Musings on Groundswell

September 20, 2009 at 11:19 pm 1 comment

In my Interactive Writing and Design class, we’re reading a book called, Groundswell, that looks at marketing in this socially-networked society. The phrase “groundswell” refers to the trend of people using technologies to get the things they need from each other instead of a new corporation. A few questions occurred to me, as we had a discussion about it in class a couple of days ago:

1. What role will ethics play in the groundswell?
2. Will bricks-and-mortar businesses be able to survive not jumping on the social media bandwagon?

My Answers:

1. For companies to succeed in the age of the groundswell, they have to be out there on the messageboards conversing with consumers, making connections on Facebook and tweeting about anything and everything. A classmate shared an anecdote about a coworker at a newspaper who logs on to the online forums with several different names and comments on posts. With consumers going to forums and boards for information, is this ethical? This also reminds me of something we talked about in the Media Law seminar before the program officially started. The idea of companies using bots, posing as teenaged girls to make friends with “real girls” to learn about their interests and lives. The girls would tell these bots things, and the bots would remember and reference them…and the girls were never informed that they were not talking to a real person but a robot. I think on both counts it’s unethical, because you are deceiving people  to further the interests of your company.

2. And thus I decree, yes! But really, I think that in the quickly approaching hyperconnected world, almost every business will be on the Internet. There are already businesses that are solely on the Internet. I think that in an age where everything will be online, a store that only exists in bricks-and-mortar form will become a novelty and people may go to it just for that reason. Our professor mentioned “locavores”–people who only buy from within a 50 mile radius in order to support local economies and such things. I think that with the hyperconnected world there will be a backlash of people who stick to “the old ways”, going to Best Buy and picking up a camera, holding it in their hands before buying as opposed to just viewing it on a site and clicking a button. There’s something to be said for people wanting customized, personal experiences.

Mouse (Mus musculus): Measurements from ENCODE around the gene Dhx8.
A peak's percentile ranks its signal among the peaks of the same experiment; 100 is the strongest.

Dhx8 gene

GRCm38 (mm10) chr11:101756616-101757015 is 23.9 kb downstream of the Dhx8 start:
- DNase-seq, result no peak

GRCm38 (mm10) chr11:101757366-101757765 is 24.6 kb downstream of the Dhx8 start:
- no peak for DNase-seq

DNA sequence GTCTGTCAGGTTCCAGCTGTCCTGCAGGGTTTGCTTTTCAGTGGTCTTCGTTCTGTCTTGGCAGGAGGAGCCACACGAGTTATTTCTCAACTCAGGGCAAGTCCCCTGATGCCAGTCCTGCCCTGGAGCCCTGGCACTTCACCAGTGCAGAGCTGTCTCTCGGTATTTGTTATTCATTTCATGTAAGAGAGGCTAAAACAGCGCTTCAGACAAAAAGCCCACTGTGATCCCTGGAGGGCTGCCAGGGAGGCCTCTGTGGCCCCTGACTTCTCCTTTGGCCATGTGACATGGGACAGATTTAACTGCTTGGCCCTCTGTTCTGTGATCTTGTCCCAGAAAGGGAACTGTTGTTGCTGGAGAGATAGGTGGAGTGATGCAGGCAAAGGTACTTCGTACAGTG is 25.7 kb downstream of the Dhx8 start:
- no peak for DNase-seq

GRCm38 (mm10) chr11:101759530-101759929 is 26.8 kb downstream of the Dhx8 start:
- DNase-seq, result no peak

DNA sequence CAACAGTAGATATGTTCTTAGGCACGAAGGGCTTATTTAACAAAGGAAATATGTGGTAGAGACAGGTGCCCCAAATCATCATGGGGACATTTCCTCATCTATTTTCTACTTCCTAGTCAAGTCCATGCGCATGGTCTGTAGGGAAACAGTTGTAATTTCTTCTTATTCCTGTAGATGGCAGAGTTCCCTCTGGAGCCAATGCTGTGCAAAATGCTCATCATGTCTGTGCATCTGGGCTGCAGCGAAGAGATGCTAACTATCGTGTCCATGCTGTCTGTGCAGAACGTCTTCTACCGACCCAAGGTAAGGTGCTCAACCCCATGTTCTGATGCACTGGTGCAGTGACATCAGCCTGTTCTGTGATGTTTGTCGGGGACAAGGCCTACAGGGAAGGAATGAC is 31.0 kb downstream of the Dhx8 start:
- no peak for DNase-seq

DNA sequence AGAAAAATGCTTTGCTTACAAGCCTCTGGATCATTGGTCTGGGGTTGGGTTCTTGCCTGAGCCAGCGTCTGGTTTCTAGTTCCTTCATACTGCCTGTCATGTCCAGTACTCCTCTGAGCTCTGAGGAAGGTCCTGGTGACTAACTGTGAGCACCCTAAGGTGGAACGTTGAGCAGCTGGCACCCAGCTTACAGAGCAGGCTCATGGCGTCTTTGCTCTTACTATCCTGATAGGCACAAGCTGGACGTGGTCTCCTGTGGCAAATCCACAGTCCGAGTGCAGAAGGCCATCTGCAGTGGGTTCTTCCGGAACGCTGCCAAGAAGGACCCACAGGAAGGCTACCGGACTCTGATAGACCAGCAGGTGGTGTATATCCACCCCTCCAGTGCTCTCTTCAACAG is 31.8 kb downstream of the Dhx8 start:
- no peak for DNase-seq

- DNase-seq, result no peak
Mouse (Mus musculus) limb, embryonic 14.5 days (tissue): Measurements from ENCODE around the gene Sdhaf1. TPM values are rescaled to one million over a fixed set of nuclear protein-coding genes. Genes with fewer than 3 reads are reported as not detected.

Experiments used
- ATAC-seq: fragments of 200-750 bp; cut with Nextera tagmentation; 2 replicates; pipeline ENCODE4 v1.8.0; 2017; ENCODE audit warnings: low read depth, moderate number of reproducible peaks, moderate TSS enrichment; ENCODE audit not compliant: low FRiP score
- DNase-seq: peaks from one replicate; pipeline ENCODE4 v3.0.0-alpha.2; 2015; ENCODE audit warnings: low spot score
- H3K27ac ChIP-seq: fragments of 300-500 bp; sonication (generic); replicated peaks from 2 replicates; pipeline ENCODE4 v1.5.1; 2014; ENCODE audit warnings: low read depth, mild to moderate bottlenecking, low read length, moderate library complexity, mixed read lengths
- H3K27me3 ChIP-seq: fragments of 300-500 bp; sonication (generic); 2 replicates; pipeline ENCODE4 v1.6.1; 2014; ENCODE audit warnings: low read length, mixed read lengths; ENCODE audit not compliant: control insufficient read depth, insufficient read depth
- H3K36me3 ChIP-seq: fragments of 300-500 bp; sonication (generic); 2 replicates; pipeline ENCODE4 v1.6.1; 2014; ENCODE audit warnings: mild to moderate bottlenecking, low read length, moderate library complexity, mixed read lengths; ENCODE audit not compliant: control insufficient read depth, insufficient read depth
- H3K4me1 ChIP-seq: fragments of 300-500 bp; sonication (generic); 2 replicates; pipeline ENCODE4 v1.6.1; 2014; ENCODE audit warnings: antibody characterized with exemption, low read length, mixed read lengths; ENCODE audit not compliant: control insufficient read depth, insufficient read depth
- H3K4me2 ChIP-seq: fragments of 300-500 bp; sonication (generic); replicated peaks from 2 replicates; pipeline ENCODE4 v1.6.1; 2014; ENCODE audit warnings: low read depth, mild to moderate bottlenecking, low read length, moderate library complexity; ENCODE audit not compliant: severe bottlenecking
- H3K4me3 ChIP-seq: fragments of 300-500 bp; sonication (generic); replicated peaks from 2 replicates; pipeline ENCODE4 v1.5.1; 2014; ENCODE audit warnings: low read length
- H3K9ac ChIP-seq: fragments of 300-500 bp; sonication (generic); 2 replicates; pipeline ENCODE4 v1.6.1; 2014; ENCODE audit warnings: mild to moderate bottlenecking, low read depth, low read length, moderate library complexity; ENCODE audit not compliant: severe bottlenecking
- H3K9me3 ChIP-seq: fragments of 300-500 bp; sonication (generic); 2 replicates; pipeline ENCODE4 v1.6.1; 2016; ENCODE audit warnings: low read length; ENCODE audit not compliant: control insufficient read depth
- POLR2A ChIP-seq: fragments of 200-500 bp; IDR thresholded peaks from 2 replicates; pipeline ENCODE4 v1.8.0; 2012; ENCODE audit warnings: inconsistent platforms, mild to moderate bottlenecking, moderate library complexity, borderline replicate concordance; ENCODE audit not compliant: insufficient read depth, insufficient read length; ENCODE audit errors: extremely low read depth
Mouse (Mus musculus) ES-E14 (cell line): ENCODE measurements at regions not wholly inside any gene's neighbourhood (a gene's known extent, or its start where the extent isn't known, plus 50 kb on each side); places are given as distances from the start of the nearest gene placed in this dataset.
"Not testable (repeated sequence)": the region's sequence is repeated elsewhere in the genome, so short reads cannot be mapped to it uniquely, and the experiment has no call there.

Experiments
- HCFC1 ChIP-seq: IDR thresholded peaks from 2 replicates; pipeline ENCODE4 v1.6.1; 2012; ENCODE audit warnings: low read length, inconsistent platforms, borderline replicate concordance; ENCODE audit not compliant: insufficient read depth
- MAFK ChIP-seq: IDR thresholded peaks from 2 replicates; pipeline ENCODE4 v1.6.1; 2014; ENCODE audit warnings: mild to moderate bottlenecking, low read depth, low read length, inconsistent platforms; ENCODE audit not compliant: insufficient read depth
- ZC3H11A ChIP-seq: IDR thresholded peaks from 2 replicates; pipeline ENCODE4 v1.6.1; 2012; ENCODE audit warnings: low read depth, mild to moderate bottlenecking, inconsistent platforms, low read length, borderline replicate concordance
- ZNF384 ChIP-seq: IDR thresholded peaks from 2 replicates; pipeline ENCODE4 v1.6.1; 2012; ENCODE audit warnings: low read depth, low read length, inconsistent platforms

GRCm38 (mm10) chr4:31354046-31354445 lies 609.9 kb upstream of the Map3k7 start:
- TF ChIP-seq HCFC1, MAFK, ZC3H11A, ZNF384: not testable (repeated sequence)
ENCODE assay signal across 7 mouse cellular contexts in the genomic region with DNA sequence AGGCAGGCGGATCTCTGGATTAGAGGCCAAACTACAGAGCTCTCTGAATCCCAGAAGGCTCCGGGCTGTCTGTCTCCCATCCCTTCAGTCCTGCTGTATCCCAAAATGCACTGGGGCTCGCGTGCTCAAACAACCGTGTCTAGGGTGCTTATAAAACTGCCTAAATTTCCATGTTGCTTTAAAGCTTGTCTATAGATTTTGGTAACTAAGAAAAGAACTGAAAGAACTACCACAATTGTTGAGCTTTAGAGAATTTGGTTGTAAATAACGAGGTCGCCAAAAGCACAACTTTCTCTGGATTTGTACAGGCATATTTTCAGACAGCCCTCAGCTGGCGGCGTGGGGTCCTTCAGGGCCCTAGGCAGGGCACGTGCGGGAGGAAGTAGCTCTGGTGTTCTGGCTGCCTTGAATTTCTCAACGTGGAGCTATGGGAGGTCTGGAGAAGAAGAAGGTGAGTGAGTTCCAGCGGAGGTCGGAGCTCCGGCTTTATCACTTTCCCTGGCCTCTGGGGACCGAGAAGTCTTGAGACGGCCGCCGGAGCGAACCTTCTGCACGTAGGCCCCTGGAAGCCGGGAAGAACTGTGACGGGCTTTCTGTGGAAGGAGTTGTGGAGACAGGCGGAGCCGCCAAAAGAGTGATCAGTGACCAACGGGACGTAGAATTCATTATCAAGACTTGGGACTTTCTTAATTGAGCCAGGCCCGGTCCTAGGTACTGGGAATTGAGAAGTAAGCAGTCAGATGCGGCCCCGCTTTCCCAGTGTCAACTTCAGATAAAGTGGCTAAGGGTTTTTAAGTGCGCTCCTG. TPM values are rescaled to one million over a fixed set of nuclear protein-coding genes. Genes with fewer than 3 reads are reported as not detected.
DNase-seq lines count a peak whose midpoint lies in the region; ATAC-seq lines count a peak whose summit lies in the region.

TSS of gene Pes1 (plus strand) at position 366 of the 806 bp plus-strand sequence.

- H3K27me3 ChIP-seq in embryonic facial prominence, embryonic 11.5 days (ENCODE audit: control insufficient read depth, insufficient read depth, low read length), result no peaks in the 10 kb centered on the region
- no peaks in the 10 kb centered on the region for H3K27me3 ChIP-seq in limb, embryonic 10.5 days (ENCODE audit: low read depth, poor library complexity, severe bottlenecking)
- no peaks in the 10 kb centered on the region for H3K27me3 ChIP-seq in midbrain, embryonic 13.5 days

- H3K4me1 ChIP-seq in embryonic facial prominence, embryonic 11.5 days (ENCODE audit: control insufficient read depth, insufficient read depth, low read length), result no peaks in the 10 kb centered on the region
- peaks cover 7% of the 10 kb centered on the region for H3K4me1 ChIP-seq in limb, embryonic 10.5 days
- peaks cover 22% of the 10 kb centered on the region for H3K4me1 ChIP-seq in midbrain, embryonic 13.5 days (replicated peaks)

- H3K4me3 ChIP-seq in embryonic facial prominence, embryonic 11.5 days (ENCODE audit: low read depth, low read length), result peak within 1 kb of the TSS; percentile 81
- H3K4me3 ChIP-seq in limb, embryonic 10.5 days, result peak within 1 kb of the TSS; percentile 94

Entry filed under: COM 530- Theory & Analysis, COM 540- Interactive Writing & Design.

F2F Friday: A New Kind of Education Happy One Web Day!

1 Comment Add your own

  • 1. steveearley  |  September 17, 2009 at 10:11 am

    Considering whether companies must have a Web presence got me thinking about whether the most basic element of this — having a Web site — is even necessary. It’s certainly possible for a company to build a brand without one, relying exclusively on a groundswell/viral existence.

    There’s a certain novelty to this approach that a lot of customers would find appealing. Customers tend to view these more organic communications as more authentic. Plus, this frees a company from the capital burden and inherent vulnerabilities of running a Web site. It requires domain fees, buying or renting server space and a design and developer staff. And it’s just sitting out there as a stationary target for hackers, viruses, competitors and groundswellers who could damage your brand.


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